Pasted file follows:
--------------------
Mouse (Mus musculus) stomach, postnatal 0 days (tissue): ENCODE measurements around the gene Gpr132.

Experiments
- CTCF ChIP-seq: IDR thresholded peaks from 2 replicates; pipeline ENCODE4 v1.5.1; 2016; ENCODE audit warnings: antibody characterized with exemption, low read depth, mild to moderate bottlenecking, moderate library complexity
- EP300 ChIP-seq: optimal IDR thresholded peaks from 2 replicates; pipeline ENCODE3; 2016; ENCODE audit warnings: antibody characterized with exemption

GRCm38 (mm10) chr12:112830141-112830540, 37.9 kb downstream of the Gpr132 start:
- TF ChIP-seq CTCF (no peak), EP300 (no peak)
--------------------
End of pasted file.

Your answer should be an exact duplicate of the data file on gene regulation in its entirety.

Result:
Mouse (Mus musculus) stomach, postnatal 0 days (tissue): ENCODE measurements around the gene Gpr132.

Experiments
- CTCF ChIP-seq: IDR thresholded peaks from 2 replicates; pipeline ENCODE4 v1.5.1; 2016; ENCODE audit warnings: antibody characterized with exemption, low read depth, mild to moderate bottlenecking, moderate library complexity
- EP300 ChIP-seq: optimal IDR thresholded peaks from 2 replicates; pipeline ENCODE3; 2016; ENCODE audit warnings: antibody characterized with exemption

GRCm38 (mm10) chr12:112830141-112830540, 37.9 kb downstream of the Gpr132 start:
- TF ChIP-seq CTCF (no peak), EP300 (no peak)